Meal times, well they were something else. Jon took a particular disliking to the food, and with the facial expressions that came with every meal placed in front of him, so did my outburst of giggles and laughter. A few times I had to move to someone else’s table because I was uncontrollable.

Trish, at Worth Abbey for one meal time had dropped a strawberry on the floor, the word ‘shit’ came out, followed by the word ‘bugger’. Because she had just said the word ‘shit’. She then covered her mouth with her hands and mouthed to the Benedictine Monk holding the silver platter, ‘sorry’. Father Andrew merely smiled. Surprisingly. I guess they were quite good at living up to the Rembrandt picture of the Prodigal Son hanging on their wall.

With St Beunos, don’t forget, we’re here with about 40 other people doing their own silence. Some were doing silence for 30 days. For those bad with numbers, that’s a whole month. I’ve known some cheeses to have a shorter expiry date. That’s almost as long as Jesus’ 40 days and 40 nights, but lets face it – that’s Jesus. I’m no genius, but I’d like to guess there’s a difference between my soul, and his. My penchant for designer shoes has some sort of inner demon. Jesus, was thinking about his ministry and crucifixion. My respect for that man trebled over this time. I don’t believe He had to question whether he was perhaps spending too much money on Rupert Sandersons, and should be using the money elsewhere. My problems were pretty menial in comparison.

Like Jesus, I’ve wondered off into the desert here. How have I made silence about shoes?

The rooms were basic, for a reason. Once you get deeper into the silence, you don’t need the fluffy pillows. Room service is the least of your worries. I questioned my shoe addiction one more time. I swiftly moved onto my next thought.

Ironically there was a telephone in my room. I hadn’t even noticed this until Day 7. How many thoughts were flying through my mind, that I hadn’t noticed the telephone next to all my journals?

My sessions with Sister Renate began. Previously a German nun, she had a waiting list of people to see her, ones that fly from across the world to meet her. The producers/directors and myself would listen to her talk. She’d leave us open mouthed, stunned with her poetic articulation and I remember Dollan saying ‘whatever is it that a faithful person has, she’s got it’.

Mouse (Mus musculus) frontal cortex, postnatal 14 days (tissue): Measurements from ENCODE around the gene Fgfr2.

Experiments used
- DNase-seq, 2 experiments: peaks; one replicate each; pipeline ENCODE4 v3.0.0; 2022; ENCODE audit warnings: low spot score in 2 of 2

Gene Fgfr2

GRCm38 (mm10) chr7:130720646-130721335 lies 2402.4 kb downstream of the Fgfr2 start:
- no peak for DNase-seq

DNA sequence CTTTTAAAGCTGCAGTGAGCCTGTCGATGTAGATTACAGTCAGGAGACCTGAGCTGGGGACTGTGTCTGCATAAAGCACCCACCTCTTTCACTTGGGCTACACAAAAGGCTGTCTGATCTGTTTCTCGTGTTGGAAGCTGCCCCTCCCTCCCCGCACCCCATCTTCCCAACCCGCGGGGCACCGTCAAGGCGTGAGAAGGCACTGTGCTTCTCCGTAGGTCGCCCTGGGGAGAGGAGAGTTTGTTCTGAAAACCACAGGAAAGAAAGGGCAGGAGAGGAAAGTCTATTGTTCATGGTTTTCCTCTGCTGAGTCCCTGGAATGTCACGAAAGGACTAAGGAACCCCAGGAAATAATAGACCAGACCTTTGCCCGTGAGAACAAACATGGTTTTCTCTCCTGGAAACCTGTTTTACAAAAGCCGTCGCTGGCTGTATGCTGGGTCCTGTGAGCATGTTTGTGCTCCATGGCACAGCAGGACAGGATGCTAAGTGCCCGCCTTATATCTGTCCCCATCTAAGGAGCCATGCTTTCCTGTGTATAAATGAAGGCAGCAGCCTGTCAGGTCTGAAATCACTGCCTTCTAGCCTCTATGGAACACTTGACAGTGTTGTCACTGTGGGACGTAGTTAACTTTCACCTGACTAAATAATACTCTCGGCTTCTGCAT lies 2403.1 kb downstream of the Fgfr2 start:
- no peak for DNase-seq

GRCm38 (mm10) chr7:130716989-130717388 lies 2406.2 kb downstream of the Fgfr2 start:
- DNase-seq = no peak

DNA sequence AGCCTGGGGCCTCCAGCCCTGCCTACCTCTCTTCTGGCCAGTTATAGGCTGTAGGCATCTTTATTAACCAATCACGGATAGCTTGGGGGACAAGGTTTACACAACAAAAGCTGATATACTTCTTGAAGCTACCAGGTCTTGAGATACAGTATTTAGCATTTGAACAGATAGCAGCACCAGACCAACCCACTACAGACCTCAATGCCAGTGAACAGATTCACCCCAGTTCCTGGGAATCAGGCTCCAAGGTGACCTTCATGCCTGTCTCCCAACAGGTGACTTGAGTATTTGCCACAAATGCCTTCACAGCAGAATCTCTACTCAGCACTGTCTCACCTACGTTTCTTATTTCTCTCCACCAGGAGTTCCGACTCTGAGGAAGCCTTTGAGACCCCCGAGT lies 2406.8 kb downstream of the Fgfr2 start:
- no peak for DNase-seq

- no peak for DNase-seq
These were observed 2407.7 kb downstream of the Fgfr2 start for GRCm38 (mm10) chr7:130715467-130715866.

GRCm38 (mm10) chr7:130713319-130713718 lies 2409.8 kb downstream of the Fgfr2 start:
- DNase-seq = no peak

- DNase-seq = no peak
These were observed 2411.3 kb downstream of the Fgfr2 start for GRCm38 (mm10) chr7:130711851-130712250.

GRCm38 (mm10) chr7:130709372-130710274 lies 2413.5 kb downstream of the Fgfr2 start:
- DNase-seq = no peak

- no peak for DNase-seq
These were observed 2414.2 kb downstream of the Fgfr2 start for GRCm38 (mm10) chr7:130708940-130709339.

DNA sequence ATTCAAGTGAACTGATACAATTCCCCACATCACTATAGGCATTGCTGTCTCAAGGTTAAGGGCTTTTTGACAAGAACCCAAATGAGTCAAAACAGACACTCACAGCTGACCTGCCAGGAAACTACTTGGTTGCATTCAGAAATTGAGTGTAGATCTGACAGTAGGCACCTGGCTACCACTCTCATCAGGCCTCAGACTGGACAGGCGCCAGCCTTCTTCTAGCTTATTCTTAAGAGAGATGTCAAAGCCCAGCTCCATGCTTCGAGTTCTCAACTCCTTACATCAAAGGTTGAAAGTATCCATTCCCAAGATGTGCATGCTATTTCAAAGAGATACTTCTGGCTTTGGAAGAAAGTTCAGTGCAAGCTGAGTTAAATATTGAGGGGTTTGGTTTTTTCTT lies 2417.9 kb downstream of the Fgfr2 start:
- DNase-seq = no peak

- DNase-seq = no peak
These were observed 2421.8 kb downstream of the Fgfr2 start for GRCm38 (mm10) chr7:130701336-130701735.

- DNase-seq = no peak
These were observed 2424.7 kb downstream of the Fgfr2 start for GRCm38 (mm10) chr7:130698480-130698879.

Renate was in fact so softly spoken,  we had to turn up the mic on her due to volume. She seemed shy, quite introverted, almost breathless and not a jokey type, like I had hoped. I had secretly wanted Michael McIntyre to be counselling me. I wanted someone who could make me laugh, just so I didn’t have to sit with any particular emotion for too long. It makes sense.  Like most of us, I like laughing.

The first session was a little tense. A little strange knowing that over the next ten days, this woman would hear some of my darkest secrets, and soul sucking hurdles that I was to face.

The people who lived here, like Sister Renate, had something I didn’t have. It wasn’t just serenity or some form of calm, it was an inner strength that you so rarely see with people these days. Because the worry of our busy world, often crushes their peace. Here, they were completely honest and had no shame, because everything they could ever have once been shameful for, was already dealt with, discussed, ventured, and forgiven. They were the types I imagined I’d one day meet in heaven. If there is one. No ego. No competition. Pure acceptance of the 5 of us, production crew and all. The giggles in the dining room were pleasantly ignored, not scowled upon. Whispering between the 4 of us, (Helen was the only one who began as she meant to go on, and stayed in total silence for 8 days) would be smiled at by a passer by. We were never punished.

Trish and I decided to go on a silent jog. I’ve never done anything so amusing in my life. Trish trying to teach me how to breath properly with sign language and role play. After my shower, a note wafted under my door saying ‘WASN’T THAT JUST AMAZING! DON’T YOU FEEL ALIVE?!’ (Can I borrow your tweezers please?)xxx’

And so the first person of the 4 I fell in love with, was Trish.

Aside from the odd notes, and the meal times with others, I still had a lot of time to think. By day two, the boredom began to cease and the emotions began to rise.

This wasn’t about a sponsored silence, and the reactions of  ‘ooo I’d find that so boring’. That’s the surface level way of looking at this. It’s the uneducated way of judging it.

With silence, you begin conversations with you and your mind. That my friends, is far from boring.  Because in those conversations you start learning things about yourself. Things that you were never prepared for. The experience starts to become priceless….

…more priceless than those Manolo Blahniks you stopped breathing over last week.

Episode 2 shows at 7pm, Friday 29th October, on BBC2.